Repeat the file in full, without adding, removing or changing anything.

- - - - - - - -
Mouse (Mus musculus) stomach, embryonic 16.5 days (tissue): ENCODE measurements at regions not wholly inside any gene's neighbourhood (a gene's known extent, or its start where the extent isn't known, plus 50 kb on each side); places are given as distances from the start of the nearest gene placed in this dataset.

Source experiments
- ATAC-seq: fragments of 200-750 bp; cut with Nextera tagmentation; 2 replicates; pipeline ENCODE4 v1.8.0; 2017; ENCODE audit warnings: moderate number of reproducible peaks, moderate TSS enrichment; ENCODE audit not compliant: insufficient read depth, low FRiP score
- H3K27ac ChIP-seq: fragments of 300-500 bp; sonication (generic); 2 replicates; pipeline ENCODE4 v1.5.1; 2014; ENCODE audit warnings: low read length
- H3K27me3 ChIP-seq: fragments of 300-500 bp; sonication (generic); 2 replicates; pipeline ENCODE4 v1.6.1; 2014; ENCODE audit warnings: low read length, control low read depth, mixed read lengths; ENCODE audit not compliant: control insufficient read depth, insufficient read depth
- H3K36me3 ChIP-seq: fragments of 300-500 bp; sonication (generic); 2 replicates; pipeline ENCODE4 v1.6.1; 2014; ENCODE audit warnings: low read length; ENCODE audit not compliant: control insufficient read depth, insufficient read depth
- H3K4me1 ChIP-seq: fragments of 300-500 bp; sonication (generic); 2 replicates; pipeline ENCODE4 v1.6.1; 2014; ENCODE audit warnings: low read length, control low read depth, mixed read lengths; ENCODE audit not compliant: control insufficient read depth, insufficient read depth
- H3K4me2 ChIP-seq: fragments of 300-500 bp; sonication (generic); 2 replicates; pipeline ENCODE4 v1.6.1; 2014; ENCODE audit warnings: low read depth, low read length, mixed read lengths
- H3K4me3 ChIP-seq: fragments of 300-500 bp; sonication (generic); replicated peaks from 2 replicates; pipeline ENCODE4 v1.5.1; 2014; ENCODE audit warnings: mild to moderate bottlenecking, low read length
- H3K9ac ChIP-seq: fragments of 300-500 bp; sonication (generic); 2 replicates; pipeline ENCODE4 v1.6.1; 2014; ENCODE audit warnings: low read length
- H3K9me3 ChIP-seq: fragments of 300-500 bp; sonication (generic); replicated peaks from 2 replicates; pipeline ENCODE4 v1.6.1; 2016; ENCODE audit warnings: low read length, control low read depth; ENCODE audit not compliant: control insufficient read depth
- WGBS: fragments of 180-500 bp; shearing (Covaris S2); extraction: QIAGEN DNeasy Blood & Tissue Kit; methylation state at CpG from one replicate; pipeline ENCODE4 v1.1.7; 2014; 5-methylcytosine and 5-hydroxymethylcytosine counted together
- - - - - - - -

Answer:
Mouse (Mus musculus) stomach, embryonic 16.5 days (tissue): ENCODE measurements at regions not wholly inside any gene's neighbourhood (a gene's known extent, or its start where the extent isn't known, plus 50 kb on each side); places are given as distances from the start of the nearest gene placed in this dataset.

Source experiments
- ATAC-seq: fragments of 200-750 bp; cut with Nextera tagmentation; 2 replicates; pipeline ENCODE4 v1.8.0; 2017; ENCODE audit warnings: moderate number of reproducible peaks, moderate TSS enrichment; ENCODE audit not compliant: insufficient read depth, low FRiP score
- H3K27ac ChIP-seq: fragments of 300-500 bp; sonication (generic); 2 replicates; pipeline ENCODE4 v1.5.1; 2014; ENCODE audit warnings: low read length
- H3K27me3 ChIP-seq: fragments of 300-500 bp; sonication (generic); 2 replicates; pipeline ENCODE4 v1.6.1; 2014; ENCODE audit warnings: low read length, control low read depth, mixed read lengths; ENCODE audit not compliant: control insufficient read depth, insufficient read depth
- H3K36me3 ChIP-seq: fragments of 300-500 bp; sonication (generic); 2 replicates; pipeline ENCODE4 v1.6.1; 2014; ENCODE audit warnings: low read length; ENCODE audit not compliant: control insufficient read depth, insufficient read depth
- H3K4me1 ChIP-seq: fragments of 300-500 bp; sonication (generic); 2 replicates; pipeline ENCODE4 v1.6.1; 2014; ENCODE audit warnings: low read length, control low read depth, mixed read lengths; ENCODE audit not compliant: control insufficient read depth, insufficient read depth
- H3K4me2 ChIP-seq: fragments of 300-500 bp; sonication (generic); 2 replicates; pipeline ENCODE4 v1.6.1; 2014; ENCODE audit warnings: low read depth, low read length, mixed read lengths
- H3K4me3 ChIP-seq: fragments of 300-500 bp; sonication (generic); replicated peaks from 2 replicates; pipeline ENCODE4 v1.5.1; 2014; ENCODE audit warnings: mild to moderate bottlenecking, low read length
- H3K9ac ChIP-seq: fragments of 300-500 bp; sonication (generic); 2 replicates; pipeline ENCODE4 v1.6.1; 2014; ENCODE audit warnings: low read length
- H3K9me3 ChIP-seq: fragments of 300-500 bp; sonication (generic); replicated peaks from 2 replicates; pipeline ENCODE4 v1.6.1; 2016; ENCODE audit warnings: low read length, control low read depth; ENCODE audit not compliant: control insufficient read depth
- WGBS: fragments of 180-500 bp; shearing (Covaris S2); extraction: QIAGEN DNeasy Blood & Tissue Kit; methylation state at CpG from one replicate; pipeline ENCODE4 v1.1.7; 2014; 5-methylcytosine and 5-hydroxymethylcytosine counted together